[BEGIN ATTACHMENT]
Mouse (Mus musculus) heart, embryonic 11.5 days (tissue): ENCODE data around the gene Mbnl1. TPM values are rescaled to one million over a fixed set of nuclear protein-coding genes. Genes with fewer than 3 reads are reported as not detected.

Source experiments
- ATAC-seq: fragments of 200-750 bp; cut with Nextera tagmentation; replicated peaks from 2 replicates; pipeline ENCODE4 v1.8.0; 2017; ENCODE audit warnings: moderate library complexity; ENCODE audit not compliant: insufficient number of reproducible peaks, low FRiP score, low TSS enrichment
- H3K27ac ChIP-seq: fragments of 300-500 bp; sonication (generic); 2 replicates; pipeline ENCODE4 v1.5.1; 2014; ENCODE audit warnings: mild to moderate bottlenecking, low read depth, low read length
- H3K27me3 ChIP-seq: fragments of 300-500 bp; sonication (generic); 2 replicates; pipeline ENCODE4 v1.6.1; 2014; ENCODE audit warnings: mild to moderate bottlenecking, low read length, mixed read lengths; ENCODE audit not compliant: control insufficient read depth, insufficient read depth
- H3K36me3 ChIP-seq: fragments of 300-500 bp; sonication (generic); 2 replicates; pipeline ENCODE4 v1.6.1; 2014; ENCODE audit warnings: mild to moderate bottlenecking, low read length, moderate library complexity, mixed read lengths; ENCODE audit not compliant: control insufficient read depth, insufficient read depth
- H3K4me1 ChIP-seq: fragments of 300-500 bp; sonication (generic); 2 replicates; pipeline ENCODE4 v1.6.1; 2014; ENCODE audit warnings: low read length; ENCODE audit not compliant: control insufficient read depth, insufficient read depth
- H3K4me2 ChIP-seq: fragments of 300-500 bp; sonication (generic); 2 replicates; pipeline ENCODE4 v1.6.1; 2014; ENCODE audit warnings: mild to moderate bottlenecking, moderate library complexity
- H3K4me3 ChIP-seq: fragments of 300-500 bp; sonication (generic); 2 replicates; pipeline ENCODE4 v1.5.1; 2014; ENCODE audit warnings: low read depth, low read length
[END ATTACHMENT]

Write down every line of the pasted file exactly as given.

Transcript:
Mouse (Mus musculus) heart, embryonic 11.5 days (tissue): ENCODE data around the gene Mbnl1. TPM values are rescaled to one million over a fixed set of nuclear protein-coding genes. Genes with fewer than 3 reads are reported as not detected.

Source experiments
- ATAC-seq: fragments of 200-750 bp; cut with Nextera tagmentation; replicated peaks from 2 replicates; pipeline ENCODE4 v1.8.0; 2017; ENCODE audit warnings: moderate library complexity; ENCODE audit not compliant: insufficient number of reproducible peaks, low FRiP score, low TSS enrichment
- H3K27ac ChIP-seq: fragments of 300-500 bp; sonication (generic); 2 replicates; pipeline ENCODE4 v1.5.1; 2014; ENCODE audit warnings: mild to moderate bottlenecking, low read depth, low read length
- H3K27me3 ChIP-seq: fragments of 300-500 bp; sonication (generic); 2 replicates; pipeline ENCODE4 v1.6.1; 2014; ENCODE audit warnings: mild to moderate bottlenecking, low read length, mixed read lengths; ENCODE audit not compliant: control insufficient read depth, insufficient read depth
- H3K36me3 ChIP-seq: fragments of 300-500 bp; sonication (generic); 2 replicates; pipeline ENCODE4 v1.6.1; 2014; ENCODE audit warnings: mild to moderate bottlenecking, low read length, moderate library complexity, mixed read lengths; ENCODE audit not compliant: control insufficient read depth, insufficient read depth
- H3K4me1 ChIP-seq: fragments of 300-500 bp; sonication (generic); 2 replicates; pipeline ENCODE4 v1.6.1; 2014; ENCODE audit warnings: low read length; ENCODE audit not compliant: control insufficient read depth, insufficient read depth
- H3K4me2 ChIP-seq: fragments of 300-500 bp; sonication (generic); 2 replicates; pipeline ENCODE4 v1.6.1; 2014; ENCODE audit warnings: mild to moderate bottlenecking, moderate library complexity
- H3K4me3 ChIP-seq: fragments of 300-500 bp; sonication (generic); 2 replicates; pipeline ENCODE4 v1.5.1; 2014; ENCODE audit warnings: low read depth, low read length